A towel used to dry drinking glasses, glass plates, and silver. lt is made from linen. Glass towels are often checked red and white and rnay have the word "Glass;" woven into the fabric."

velour

A knit or woven fabric with a thick, short pile. Every velour cloth has cut loops to produce the velour effect. [t also has a rich look, but is not as effective in drying as conventional terry cloth. lt may also be spelled velours.

tracing cloth

A nonwoven, transparent fabric used for tracing designs and especially patterns. Since tracing cloth is fabric, it can be marked and altered more easily than paper used for the same purpose.

banding

A narrow, flat fabric that is woven, knitted, or braided, and is used as is to trim an edge or folded over to bind an edge.

braid

A term used to describe narrow trimmings with multicolored designs woven into them. Various types of braid, such as peasant braid, are popular during certain fashion periods.

galloon

A closely woven, flat braid used for accenting draperies and furniture. Also called braid. The term galloon is also used for any narrow fabric with decorative edges, such as scallops finished the same on each side. Lace made in this way is called galloon lace.

ribbon

A narrow, woven fabric with two finished edges. Both natural and man-made fibers are used in making ribbon. lt is available in many patterns and colors and in such fabric constructions as velvet, satin, and grosgrain. See velvet, satin, and grosgrain.

rick-rack

A flat braid woven in a zigzag, serpentine shape. lt is available in several widths and is an extremely popular and inexpensive trimming.

tufted carpet

Made by needling pile yarns into a previously woven backing of jute or cotton.

tufted fabric

"A fabric ornamented with soft, fluffy, slackly twisted ply yarns (usually cotton). Most tufts are inserted by needles into a woven fabric, such as unbleached muslin, textured cotton, and rayon plain-weave cloth. When tufts are spaced (as coin dots), a bedspread is called candlewick

tussah silk

Silk fabric woven from silk made by wild, uncultivated silkworms. Tussah is strong, but coarse and uneven. lt is naturally tau in color, cannot be bleached, and has a rougher texture than cultivated silk. lt is used in shantung and pongee. Wild silkworms eat leaves other than mulberry leaves eaten exclusively by silkworms. The difference in diet accounts for the different fiber and fabric characteristics. Tussah is also used to describe fabrics designed to imitate this kind of silk. See wild silk.

Donegal tweed

Originally, a fabric woven by hand in County Donegal, Ireland. Today, the word is used to refer to any tweed with thick, usually colored slubs as part of the fabric.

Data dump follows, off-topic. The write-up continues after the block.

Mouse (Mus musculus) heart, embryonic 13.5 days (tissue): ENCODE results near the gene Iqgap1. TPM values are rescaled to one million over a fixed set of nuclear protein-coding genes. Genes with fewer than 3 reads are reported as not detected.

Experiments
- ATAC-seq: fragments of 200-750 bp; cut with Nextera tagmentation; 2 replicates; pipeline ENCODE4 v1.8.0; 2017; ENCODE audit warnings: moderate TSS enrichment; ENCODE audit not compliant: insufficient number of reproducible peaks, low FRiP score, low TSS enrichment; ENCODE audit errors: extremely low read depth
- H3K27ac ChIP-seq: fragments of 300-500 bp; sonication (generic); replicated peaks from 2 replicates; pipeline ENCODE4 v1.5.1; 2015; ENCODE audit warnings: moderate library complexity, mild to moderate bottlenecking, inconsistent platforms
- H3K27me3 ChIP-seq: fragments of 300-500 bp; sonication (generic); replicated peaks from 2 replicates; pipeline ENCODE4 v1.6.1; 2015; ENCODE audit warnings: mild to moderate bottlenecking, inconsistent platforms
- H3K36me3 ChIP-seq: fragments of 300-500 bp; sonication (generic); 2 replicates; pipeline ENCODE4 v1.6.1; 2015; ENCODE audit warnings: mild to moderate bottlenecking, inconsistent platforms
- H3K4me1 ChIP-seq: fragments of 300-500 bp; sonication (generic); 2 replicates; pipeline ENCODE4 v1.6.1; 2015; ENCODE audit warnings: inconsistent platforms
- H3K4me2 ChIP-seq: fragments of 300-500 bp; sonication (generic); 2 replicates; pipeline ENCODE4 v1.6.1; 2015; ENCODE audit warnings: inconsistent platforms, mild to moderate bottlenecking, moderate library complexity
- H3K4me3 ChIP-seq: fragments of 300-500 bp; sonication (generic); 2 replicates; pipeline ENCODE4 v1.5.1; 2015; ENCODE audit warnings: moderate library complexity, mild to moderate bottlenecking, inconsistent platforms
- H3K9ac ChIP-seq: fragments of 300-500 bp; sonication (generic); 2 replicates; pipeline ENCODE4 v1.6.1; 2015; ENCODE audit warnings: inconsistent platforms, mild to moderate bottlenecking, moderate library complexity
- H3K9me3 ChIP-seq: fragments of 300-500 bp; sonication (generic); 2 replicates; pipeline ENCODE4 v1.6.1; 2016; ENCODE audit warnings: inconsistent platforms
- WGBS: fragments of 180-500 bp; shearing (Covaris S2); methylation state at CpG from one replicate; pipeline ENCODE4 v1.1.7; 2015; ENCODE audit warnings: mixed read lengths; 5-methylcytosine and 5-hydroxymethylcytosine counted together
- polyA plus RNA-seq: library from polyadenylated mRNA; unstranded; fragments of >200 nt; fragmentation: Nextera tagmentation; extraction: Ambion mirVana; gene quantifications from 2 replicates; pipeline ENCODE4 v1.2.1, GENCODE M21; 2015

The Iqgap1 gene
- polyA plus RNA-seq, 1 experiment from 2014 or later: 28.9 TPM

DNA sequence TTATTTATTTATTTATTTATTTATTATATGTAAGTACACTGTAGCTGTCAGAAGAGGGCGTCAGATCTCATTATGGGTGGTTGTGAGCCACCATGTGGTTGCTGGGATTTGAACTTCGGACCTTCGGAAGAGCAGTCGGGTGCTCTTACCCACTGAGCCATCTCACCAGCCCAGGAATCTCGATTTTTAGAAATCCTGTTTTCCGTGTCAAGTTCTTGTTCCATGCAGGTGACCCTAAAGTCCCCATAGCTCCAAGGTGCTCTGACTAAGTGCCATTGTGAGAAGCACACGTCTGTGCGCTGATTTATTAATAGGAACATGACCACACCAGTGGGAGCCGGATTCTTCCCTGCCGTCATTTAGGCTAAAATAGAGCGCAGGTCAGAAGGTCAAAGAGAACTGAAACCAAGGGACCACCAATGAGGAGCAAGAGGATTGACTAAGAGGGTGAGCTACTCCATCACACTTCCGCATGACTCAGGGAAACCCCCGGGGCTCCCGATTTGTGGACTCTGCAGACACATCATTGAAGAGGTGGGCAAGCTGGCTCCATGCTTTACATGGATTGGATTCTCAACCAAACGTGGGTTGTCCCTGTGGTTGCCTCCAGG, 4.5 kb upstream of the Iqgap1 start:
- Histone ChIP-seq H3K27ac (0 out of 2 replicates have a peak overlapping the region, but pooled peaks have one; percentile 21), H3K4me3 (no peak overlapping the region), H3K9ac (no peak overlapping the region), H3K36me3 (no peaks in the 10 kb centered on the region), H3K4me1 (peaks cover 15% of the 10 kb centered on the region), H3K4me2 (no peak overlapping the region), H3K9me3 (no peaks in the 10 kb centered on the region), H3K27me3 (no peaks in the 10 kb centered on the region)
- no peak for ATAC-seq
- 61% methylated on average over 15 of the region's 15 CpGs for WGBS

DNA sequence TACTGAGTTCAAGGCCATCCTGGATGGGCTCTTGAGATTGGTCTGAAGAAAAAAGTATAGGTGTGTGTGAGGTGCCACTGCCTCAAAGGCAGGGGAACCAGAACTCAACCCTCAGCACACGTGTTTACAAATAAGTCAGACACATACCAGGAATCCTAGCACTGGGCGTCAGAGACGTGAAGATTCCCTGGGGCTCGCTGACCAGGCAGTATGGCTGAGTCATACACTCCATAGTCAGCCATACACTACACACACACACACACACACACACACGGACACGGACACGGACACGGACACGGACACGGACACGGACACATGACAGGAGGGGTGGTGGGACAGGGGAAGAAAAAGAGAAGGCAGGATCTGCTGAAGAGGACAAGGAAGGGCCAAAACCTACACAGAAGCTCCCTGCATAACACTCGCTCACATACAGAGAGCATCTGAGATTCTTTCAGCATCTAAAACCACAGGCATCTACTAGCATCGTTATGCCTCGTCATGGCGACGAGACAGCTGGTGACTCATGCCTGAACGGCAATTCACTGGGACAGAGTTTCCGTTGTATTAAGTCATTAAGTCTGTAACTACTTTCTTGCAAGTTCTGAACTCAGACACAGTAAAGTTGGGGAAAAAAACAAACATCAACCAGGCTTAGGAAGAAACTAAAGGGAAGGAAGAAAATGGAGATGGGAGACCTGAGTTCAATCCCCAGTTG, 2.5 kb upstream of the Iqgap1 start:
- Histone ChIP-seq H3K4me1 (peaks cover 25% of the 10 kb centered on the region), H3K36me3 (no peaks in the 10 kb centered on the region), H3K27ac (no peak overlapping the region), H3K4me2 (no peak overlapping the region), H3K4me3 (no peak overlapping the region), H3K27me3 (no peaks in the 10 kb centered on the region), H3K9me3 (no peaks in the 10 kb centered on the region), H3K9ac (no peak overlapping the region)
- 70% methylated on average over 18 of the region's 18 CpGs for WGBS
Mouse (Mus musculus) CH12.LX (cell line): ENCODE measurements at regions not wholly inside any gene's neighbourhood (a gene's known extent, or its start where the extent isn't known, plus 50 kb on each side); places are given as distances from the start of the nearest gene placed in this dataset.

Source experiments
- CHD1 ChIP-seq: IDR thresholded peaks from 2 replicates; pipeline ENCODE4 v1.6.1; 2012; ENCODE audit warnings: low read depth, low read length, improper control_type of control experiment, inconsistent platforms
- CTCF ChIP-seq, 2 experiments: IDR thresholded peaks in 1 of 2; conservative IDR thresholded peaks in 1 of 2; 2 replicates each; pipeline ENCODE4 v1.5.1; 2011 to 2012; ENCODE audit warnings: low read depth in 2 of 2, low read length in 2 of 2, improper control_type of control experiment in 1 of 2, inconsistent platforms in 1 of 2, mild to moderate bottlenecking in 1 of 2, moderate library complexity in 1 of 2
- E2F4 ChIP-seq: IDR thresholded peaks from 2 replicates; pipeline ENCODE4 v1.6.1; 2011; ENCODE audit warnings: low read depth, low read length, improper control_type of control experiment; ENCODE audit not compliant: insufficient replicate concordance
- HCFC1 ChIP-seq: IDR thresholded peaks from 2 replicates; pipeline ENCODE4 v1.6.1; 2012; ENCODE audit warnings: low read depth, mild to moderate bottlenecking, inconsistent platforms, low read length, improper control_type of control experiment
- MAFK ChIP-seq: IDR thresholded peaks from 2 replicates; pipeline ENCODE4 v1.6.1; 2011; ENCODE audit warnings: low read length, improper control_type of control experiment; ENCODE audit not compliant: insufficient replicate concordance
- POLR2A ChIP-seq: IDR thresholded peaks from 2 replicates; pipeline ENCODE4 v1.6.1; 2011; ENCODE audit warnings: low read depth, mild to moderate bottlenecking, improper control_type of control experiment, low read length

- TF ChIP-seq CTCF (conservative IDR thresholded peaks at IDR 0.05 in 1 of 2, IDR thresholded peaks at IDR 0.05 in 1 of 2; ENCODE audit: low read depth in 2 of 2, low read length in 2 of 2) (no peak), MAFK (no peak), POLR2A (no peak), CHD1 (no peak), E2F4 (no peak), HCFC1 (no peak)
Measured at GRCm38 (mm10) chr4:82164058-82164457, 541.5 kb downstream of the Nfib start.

Harris tweed

Tweed hand-woven from yarns spun by hand or machine on the islands of the Outer Hebrides off the coast of Scotland. Harris is one of these islands.

Scottish tweed

Scottish tweed is a term often used for tweed originally made in Scotland and woven with very nubby yarns, often with white warp and colored filling. Similar to Irish tweed.

union cloth

A traditional name for fabric made from two or more different fibers, such as a fabric woven with a wool worsted warp and a cotton filling. The term "union cloth" was used primarily when this fabric was used for underwear, perhaps because a union suit was another name for shoulder-to-ankle, one-piece underwear. See union suit.

unravel

The term unravel means the same as ravel. lt is the tendency of fabric to come unwoven or unknitted at unfinished edges. Loosely woven fabrics tend to unravel more than those made of tight weaves. Occasionally, the tendency to unravel is desirable in order to create a fringed edge.

velvet

Velvet is a fabric with a short and closely woven nap. The production of velvet varies between two methods. One uses a double-cloth construction in which two shifts of fabric are woven with long threads joining them together. After the double fabric is woven, the center threads are cut, producing two pieces of velvet. The second method of producing velvet uses wires. During the weaving the yarn is lifted over the wires to form the pile. After removing the wires the yarn is cut to form the velvet surface. While velvet was originally made of silk, today many other fibers are used to manufacure velvet (e.g. rayon or nylon).

cisele velvet

Cisele velvet is a satin weave fabric. A velvet pattern is woven in.

velvet rug

A floor covering woven on a plain harness loom with Cut pile. It has solid color or printed pile.

warp printing

A printing method in which only the warp yarns are printed with a design before the fabric is woven. A hazy, grayed effect is produced. The resulting fabric has a wavy, shadowy effect. lt is also called shadow printing.

webbing

A strong, narrow fabric made from jute or man-made fibers. It is used for belts and straps that must resist strain. Webbing is usually woven and is used on the underside of upholstered chairs and sofas.

weft

Another name for filling, the crosswise thread that interlaces with the warp threads on a woven fabric. Other names are woof, shoot, and shute.

white-on-white

A fabric in any fiber mixture or blend that has a white woven-in design on a white background. Usually, it is a fabric with a white dobby or Jacquard design on a white ground, common in madras, broadcloth, or nylon. See madras.

wide wale

In knitted fabrics, the wale is a row of toops lying lengthwise on the fabric. In woven fabrics, wale is a series of ribs or ridges usually running lengthwise on the fabric. Wale describes the pile ribs found on corduroy fabrics. Wide wale describes one of the different types of ribs in corduroy. See corduroy, velveteen, and pile.

windbreaker

A jacket made of a closely woven fabric: or a fabric treated with a finish designed to prevent the passage of air. The fabric used in windbreakers offen has a degree of water repellency because of its tight construction.

woof

Another name for filling, the crosswise thread that interlaces with the warp threads on a woven fabric. Other names are weft, shoot, and shute. See filling.

woven seersucker

Woven seersucker is a crinkly and stripy cotton fabric made by weaving some of the yarns in tighter tension than others.

zipper

A garment closure made of interlocking teeth attached to strips of fabric known as the zipper tape. Zippers were originally made of metal, but are now available with polyester or nylon molded teeth on a woven or knit polyester tape. Most zippers are attached to garments by stitching the zipper tape to the garment seam. Invisible zippers do not show once they are attached to the garment because the teeth of an invisible zipper are covered by the zipper tape and hidden in the seam of the garment. Zippers come in every size and color and can be used functionally or decoratively.